So how was your #GovHack weekend? Have the #GovHack blues? Well the good news is that the hackathon it is just the beginning! From local to national awards, competitions and future collaborations, we will continue to keep in touch right throughout the year.
GovHack is super-keen to showcase your projects too and hear from those who are taking the next step, connecting with start-up support networks, and making it happen - please stay in touch through social media #GovHack.
But it's not just about projects or open data, it's about people, so please make sure you scroll to the end of this email and read about our amazing Spirit of GovHack award winners 2016.
Lights. Camera. Haction.
To all those people who hacked through a lens, the GovHack 2016 Media Competition for photos & video is now officially open!
This is so exciting! Capturing a hackathon, showing how open data can manifest itself across a weekend, developing a narrative and telling open data stories is a huge part in letting others know they should be involved. Use the #GovHackMediaComp to tweet your submissions so we can find and share and show the world.
Planning for GovHack 2017 has started already so help make it greater by providing some data! It will take only a few minutes, subject to the length of your comments, but will make the world of difference to how GovHack 2017 evolves.
The date for the GovHack Red Carpet awards is the 22nd October 2016 and it takes place at one of the 20 most beautiful libraries in the world - the Harry Potter-esque Mortlock Wing of the South Australian State Library. Golden Tickets will be announced at your State Awards in mid to late September…
If you have not done so already, have a look on Hackerspace here. It is worth just locking yourself away for an hour or so to be amazed by what was completed in 46 hours. A total of 437 projects ranging from fire-inspired visualisations and 3D printed messages to protect our environment; drones to virtual reality to apps to make life better in so many ways for so many people. Pokemons made an appearance too.
Thank you sponsors
So nothing in this world is free, right? Well, no, actually GovHack is free because some amazing people draw a connection between what you do, and how it could improve what they do, be it improving services or products.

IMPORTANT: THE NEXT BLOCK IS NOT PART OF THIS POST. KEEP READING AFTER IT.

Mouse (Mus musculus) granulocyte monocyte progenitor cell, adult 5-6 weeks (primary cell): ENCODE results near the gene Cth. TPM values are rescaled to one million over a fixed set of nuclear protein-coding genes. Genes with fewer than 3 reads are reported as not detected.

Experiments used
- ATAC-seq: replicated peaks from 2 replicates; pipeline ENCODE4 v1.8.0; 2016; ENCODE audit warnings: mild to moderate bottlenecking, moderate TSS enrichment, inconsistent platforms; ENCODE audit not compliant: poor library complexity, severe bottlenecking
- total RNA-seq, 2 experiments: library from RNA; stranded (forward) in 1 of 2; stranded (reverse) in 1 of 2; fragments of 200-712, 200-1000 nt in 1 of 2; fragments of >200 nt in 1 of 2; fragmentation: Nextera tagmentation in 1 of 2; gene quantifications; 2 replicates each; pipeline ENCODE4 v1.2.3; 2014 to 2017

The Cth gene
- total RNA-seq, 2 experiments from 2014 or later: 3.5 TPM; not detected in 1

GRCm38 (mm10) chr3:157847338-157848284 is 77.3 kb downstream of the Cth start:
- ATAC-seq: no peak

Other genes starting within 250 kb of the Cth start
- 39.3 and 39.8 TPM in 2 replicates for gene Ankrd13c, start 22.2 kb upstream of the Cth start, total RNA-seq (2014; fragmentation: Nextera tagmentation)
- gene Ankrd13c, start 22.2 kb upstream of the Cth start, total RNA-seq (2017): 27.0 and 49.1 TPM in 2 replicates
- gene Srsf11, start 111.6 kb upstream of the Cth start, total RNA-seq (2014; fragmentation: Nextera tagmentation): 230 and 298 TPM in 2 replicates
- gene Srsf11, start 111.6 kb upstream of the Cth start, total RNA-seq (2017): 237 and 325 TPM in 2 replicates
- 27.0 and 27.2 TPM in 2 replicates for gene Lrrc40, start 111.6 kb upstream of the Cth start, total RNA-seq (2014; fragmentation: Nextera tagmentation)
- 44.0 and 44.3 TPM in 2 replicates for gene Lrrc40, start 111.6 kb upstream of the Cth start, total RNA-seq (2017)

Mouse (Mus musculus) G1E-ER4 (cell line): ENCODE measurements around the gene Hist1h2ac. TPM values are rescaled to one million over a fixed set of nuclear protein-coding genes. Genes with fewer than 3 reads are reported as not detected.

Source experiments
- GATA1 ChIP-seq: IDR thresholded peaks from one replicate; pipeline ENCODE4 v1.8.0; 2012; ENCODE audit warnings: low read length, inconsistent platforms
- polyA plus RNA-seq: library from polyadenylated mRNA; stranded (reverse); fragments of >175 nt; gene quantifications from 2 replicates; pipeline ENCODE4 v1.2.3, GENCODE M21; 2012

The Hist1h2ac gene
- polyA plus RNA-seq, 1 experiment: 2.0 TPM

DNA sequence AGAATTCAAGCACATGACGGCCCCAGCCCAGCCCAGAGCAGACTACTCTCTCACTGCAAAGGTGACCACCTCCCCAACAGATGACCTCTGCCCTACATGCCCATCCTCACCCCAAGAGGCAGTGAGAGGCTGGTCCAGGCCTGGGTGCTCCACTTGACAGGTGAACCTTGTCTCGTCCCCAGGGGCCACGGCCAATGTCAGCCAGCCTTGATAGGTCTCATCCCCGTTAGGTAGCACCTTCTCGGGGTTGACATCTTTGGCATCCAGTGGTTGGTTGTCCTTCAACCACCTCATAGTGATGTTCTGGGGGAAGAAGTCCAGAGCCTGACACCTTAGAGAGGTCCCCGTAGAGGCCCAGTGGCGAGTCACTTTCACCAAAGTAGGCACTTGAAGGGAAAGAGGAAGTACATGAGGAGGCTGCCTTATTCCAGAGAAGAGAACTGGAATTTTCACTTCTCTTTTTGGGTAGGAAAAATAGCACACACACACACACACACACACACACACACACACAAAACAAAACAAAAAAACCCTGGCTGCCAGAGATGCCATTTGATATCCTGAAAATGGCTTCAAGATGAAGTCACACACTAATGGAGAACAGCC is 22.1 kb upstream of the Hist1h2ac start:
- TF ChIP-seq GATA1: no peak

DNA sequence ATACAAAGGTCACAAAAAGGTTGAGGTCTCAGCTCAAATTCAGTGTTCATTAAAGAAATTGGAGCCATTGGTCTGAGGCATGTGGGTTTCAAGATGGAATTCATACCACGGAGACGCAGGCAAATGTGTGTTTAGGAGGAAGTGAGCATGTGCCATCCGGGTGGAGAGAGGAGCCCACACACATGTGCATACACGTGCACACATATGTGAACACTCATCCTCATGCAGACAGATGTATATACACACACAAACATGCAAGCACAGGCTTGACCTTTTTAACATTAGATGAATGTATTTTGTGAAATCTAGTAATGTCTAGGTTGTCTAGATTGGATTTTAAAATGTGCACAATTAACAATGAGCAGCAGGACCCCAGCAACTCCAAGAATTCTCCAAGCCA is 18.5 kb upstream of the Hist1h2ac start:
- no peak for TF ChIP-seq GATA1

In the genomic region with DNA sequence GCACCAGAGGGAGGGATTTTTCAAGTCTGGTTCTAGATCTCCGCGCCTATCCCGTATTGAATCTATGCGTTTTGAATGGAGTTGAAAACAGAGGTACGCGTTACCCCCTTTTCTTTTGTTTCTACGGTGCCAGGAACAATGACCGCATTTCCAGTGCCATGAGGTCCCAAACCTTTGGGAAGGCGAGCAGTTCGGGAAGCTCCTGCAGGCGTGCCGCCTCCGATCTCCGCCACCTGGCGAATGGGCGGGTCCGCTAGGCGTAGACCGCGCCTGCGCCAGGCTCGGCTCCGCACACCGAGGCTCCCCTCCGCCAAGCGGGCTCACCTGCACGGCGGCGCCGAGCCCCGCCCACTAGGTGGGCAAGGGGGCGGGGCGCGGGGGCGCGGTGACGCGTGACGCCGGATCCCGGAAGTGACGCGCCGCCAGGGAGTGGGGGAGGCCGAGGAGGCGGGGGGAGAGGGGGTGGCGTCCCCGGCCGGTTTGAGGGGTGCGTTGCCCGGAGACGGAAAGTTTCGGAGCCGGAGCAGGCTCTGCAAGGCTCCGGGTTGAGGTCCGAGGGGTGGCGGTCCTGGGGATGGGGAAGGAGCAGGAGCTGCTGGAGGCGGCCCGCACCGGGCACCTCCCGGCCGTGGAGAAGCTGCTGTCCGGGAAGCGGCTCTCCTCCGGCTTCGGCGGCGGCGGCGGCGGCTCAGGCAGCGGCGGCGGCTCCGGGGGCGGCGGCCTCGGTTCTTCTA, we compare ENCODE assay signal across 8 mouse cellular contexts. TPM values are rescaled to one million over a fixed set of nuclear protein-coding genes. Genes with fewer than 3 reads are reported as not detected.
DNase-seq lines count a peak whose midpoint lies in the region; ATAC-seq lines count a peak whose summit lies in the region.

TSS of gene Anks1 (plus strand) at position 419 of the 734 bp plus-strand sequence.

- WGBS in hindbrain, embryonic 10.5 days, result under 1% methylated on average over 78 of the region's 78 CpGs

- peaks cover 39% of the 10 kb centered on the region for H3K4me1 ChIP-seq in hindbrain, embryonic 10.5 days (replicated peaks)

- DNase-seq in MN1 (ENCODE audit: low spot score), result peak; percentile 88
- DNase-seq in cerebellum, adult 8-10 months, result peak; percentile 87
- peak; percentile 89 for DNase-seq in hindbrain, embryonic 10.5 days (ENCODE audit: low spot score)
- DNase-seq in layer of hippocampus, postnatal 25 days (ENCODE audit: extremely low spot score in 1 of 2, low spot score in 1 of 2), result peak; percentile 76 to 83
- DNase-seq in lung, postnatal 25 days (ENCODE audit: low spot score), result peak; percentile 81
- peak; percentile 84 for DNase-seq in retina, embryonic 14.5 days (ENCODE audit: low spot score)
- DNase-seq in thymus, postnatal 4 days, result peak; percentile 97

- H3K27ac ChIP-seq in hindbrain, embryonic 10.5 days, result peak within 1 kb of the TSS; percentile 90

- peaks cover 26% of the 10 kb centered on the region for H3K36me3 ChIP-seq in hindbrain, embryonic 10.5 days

IP Australia are legends. They gave us awesome financial and data support. IBM Bluemix too gave time, funding and licenses for their product. Have a look at the full list of sponsors here.
Thank you amazing volunteers
GovHack would not be possible for the amazing efforts of our army of volunteers! This year we had 800 volunteers supporting GovHack, from the GovHack Global Operations Team, to State Managers and State Operations Teams, Event Hosts, Local Event Teams, Weekend Event Crews and Mentors! We want to acknowledge all our marvellous volunteers who believe in their capacity to make a positive difference and make life better using open data. Keep it up!
And finally, the 'Spirit of GovHack' Roll of Honour 2016
The Spirit of GovHack is the link between producing awesome and being awesome; making things and making things happen; developing something of value, whilst valuing most the people with whom you have developed it.
These people make GovHack, GovHack. It is as simple as that…
Onkaparinga - Bowen Pollard was tireless in helping out with almost every aspect of the event and was a clear crowd-favourite when the award was announced. He displayed a calm and tempered approach to the competition and was actively engaged in supporting his two more experienced team mates.
Playford - Lachlan Etherton persuaded both his mum and dad to participate in GovHack foring a separate team to his. Not only did Lachlan support and help his parents, in a caring and patient way, but supported other adult teams.
Mount Gambier - Callum Roachock. Callum assisted almost every team from the get-go, helping individuals overcome first night nerves, to providing invaluable insight and expertise at the YouTube recording stage.
Port Adelaide Enfield - Jay Samy was focused, respectful, and enthusiastic whilst demonstrating leadership in the development of their game concept. His dedicated dad (Ben) provided transport to and from the venue.